USPS Writer/Editor Michael Hotovy
Art of Magic Stamps Cast Spell of Wonder and Illusion
I never knew stamps could be so magical.
I am not speaking about how one little piece of paper, affixed to the upper right corner of an envelope, allows my letter to interface with the collective technology and manpower that is the Postal Service™ — moving my letter to its destination within a matter of days or hours.
No, I am speaking of how the Art of Magic Forever® stamps affected me in ways I did not think possible.
Magic and Stamps Inspire
I have worked for the Postal Service® for more than 35 years, but for an even longer period of time, I have been a professional magician. I have performed at children’s birthday parties, weddings, corporate functions and even a few events for the White House. So when I learned that USPS® was issuing the Art of Magic Forever stamp series, I was sincerely moved.
Magic is an art form that often has to fight for acceptance as a top-tier art. To date, even with the support of Master Illusionist David Copperfield, magic has not yet been officially recognized as a “rare and valuable art form.” This prevents the thousands of young performers, inventors, production artists and others in the field of magic from applying for and securing arts funding to support their passion. So when the Postal Service issued stamps saluting the Art of Magic, it was a big deal — to myself and thousands of other magic practitioners. I made the commitment to be present when the Art of Magic Forever stamps made their debut.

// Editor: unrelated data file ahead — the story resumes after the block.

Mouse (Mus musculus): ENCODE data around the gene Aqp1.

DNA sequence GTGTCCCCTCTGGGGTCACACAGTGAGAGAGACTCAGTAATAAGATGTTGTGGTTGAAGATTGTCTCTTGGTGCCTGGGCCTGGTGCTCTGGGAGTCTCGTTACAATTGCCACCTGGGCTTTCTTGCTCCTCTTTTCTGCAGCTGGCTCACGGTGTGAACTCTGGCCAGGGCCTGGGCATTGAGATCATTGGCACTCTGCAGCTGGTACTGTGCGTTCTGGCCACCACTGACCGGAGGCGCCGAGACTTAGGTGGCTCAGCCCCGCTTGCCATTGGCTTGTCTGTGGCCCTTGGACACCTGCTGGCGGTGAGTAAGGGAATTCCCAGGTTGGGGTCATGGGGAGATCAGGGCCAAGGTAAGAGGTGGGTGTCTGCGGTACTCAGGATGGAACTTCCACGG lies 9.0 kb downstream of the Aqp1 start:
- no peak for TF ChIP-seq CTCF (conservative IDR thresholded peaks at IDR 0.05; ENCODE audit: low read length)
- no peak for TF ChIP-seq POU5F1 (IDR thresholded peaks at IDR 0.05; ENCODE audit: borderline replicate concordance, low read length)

Art of Magic Stamps Appear
On August 7, the Postal Service — with assistance from special guest Copperfield — released the Art of Magic Forever stamps at a very special event in Las Vegas. The stamps feature digital illustrations of five classic tricks magicians use to amaze and delight audiences. Appropriately, the event was scheduled in conjunction with one of the world’s largest magic conventions, so more than 1,500 members of the magic industry were present, along with the public, to welcome the new stamps.
To say the stamps were well received would be a gross understatement. I had many magicians actually tear up when we discussed the stamps. There was a very real, deeply felt appreciation in the community for the recognition these stamps bring to magic as an art, and to those who work in the magic industry as well. In fact, at the closing event for the convention, the large Art of Magic stamp images used in the dedication were placed along the walls of the auditorium. It was amazing to watch as convention attendees lined up and waited for an opportunity to have a selfie or a photo taken in front of the beautiful stamp images created by Art Director Greg Breeding and Illustrator/Typographer Jay Fletcher.
Stamp Creates a Magic Memory
As for me, I was looking for a memento of the event. I was very fortunate that the Postal Service decided to issue poster versions of the Art of Magic Forever stamps. Poster art is a cherished part of magic history — echoing back to the golden age of Houdini, Thurston, and Alexander. So with my poster and marker in hand, I asked 40 of the top performers in magic today to sign my rabbit-in-hat production stamp poster. Graciously, they all agreed. That poster is now my most treasured magical possession.
And it all happened because of a stamp. Who knew it could be so magical?
Stamps Available Nationwide
The Art of Magic souvenir sheet features three identical stamps that show a white rabbit in a black hat. By rotating each stamp, you can see the rabbit “pop” out of the hat (the stamps employ a lenticular printing technique used for the first time on a U.S. postage stamp). Another version of the stamp, without the magical effect, also appears on the pane of 20 stamps.
In addition to the rabbit in a top hat (production), the stamp pane includes stamps illustrating a fortune teller using a crystal ball (prediction), a woman floating in air (levitation), an empty bird cage (vanishing), and a bird emerging from a flower (transformation). Click on the links next to each type of trick for an example from USPS TV.
The Postal Service receives no tax dollars for operating expenses and relies on the sale of postage, products and services to fund its operations.
Article by USPS Contributor: Michael Hotovy